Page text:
Our group met up at the Newbury Hospital and quickly proceeded to the first Skunks Misery forest path (Near Concession Dr and Sassafras Rd). Our first hour seemed to be the most productive. Some highlight birds seen were:
Chestnut sided Warbler
Blue winged Warbler
Great Blue Heron
Black billed Cuckoo
Yellow billed Cuckoo (heard)
Mourning Warbler (heard)
Red eyed Vireos
Pileated Woodpecker (flyover)
Acadian Flycatcher (heard, but not seen)
Our group did not see a Cerulean Warbler this year. We heard but did not see an Acadian Flycatcher, although I ended up seeing one the following day at Rondeau.
I had a chance to meet two birders on this OFO trip:
Paul Nicholson, who writes columns for the London Free Press:
And Tianna Burke who expertly found a
Savannah Sparrows, Eastern Meadowlard, Horned Lark, Eastern Kingbirds, and lots of Rock Pigeons were around. I was hoping to see Grasshopper Sparrows, but no such luck this time. I must have looked at 100+ sparrows through my binoculars or scope... But this is how birding goes...There are no guarantees. If you want guarantees, you need to go to the zoo or an aviary. :-)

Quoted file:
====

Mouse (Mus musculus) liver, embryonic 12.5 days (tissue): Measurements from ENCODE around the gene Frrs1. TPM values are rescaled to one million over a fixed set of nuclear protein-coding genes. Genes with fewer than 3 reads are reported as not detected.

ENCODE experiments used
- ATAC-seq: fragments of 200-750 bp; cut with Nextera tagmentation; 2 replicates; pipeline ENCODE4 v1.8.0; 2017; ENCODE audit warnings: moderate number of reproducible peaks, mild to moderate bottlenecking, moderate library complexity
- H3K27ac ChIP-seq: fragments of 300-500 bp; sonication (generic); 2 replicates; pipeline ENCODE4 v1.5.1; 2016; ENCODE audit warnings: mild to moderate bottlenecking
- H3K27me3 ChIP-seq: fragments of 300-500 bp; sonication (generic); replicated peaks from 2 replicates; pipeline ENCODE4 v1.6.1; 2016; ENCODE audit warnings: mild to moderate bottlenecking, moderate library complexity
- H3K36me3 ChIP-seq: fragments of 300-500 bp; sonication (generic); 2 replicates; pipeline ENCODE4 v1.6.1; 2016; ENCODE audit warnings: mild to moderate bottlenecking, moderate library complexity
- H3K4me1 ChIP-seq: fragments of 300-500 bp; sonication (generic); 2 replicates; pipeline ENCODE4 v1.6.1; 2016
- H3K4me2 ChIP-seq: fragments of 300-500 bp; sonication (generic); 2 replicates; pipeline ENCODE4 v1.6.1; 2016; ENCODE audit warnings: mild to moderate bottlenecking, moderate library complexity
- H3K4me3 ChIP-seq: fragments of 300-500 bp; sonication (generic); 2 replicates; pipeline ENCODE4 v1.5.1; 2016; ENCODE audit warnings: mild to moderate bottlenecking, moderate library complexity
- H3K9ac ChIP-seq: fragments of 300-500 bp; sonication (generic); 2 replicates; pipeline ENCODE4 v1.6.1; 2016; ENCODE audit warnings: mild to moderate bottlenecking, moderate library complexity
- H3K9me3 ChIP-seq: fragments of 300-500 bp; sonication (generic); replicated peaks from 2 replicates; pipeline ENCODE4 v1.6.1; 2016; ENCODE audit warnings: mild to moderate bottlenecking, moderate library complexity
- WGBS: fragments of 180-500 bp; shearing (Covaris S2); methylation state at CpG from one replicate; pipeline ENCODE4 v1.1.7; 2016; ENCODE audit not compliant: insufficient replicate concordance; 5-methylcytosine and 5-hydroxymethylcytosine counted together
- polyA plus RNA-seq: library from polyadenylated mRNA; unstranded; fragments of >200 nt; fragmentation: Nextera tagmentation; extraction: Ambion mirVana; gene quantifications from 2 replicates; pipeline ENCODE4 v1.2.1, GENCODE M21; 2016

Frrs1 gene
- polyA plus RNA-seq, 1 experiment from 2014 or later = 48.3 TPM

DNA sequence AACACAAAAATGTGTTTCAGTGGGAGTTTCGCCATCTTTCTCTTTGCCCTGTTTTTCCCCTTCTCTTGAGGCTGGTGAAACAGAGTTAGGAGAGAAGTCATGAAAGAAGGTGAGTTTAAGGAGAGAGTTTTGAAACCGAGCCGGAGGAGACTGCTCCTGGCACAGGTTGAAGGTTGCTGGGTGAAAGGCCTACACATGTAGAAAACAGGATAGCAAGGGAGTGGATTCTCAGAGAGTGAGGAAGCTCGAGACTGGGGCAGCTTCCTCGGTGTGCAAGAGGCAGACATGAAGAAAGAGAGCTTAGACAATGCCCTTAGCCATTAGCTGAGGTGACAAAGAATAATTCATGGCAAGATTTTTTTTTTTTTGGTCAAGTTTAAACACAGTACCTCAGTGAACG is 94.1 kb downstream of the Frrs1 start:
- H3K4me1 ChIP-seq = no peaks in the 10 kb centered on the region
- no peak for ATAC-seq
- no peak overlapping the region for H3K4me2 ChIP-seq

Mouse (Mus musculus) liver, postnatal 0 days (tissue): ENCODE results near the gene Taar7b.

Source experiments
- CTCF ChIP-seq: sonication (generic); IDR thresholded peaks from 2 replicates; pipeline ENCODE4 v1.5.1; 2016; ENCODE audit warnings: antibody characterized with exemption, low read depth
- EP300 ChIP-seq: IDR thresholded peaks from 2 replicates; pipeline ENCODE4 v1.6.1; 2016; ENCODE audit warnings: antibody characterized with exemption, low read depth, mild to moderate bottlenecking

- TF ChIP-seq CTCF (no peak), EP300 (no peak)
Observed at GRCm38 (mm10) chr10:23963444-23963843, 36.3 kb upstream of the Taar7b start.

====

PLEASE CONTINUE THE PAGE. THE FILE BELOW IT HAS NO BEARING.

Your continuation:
|There were thousands of Rock Pigeons around... I wonder why?|
Our group leader had a summary report mentioning about 75 species seen during the afternoon. A good day with some great birders! Be sure to read Paul's Writeup on this trip, and Blakes!
TTLT, "Skunks Misery", Thames Talbot Land Trust, ND, WEB, June 9, 2013,
Wednesday, June 5, 2013
|This is an Olive-sided Flycatcher at Ojibway Park. Great bird!|
After work on Friday May 31st, I went for a walk at the Ojibway Tallgrass Prairie. I was hoping to find an influx of Indigo Buntings, but I still have not heard or seen many this year. I did see an Orchard Oriole, male and female Eastern Bluebirds and a few other expected residents. As usual, I had photographed a few skippers, Wood Nymph Butterflies and a few birds I had seen. A distant, tree-top bird that caught my eye was photographed, but seemed too far, too distant to even bother identifying while in the field. The white sky behind the subject made even visually recognizing it a little difficult.